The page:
Since the beginning of the severe acute respiratory syndrome coronavirus 2 (SARS-CoV-2) pandemic, there has been international concern about the emergence of virus variants with mutations that increase transmissibility, enhance escape from the human immune response, or otherwise alter biologically important phenotypes. In late 2020, several variants of concern emerged globally, including the UK variant (B.1.1.7), the South Africa variant (B.1.351), Brazil variants (P.1 and P.2), and two related California variants of interest (B.1.429 and B.1.427). These variants are believed to have enhanced transmissibility. For the South Africa and Brazil variants, there is evidence that mutations in spike protein permit it to escape from some vaccines and therapeutic monoclonal antibodies. On the basis of our extensive genome sequencing program involving 20,453 coronavirus disease 2019 patient samples collected from March 2020 to February 2021, we report identification of all six of these SARS-CoV-2 variants among Houston Methodist Hospital (Houston, TX) patients residing in the greater metropolitan area. Although these variants are currently at relatively low frequency (aggregate of 1.1%) in the population, they are geographically widespread. Houston is the first city in the United States in which active circulation of all six current variants of concern has been documented by genome sequencing. As vaccine deployment accelerates, increased genomic surveillance of SARS-CoV-2 is essential to understanding the presence, frequency, and medical impact of consequential variants and their patterns and trajectory of dissemination.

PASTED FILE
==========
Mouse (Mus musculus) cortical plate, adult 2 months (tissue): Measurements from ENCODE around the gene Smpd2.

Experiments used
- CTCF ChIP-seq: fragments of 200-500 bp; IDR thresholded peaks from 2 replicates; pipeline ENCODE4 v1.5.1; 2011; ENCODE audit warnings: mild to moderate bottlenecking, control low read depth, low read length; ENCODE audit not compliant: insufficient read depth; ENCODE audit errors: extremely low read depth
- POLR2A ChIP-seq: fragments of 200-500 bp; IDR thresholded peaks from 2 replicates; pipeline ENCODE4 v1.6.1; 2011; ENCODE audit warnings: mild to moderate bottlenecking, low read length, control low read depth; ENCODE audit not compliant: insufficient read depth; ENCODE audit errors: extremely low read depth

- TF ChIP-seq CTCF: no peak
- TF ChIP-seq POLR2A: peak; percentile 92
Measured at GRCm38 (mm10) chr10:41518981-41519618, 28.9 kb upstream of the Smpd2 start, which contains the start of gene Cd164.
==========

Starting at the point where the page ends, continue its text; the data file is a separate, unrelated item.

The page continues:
ASJC Scopus subject areas
- Pathology and Forensic Medicine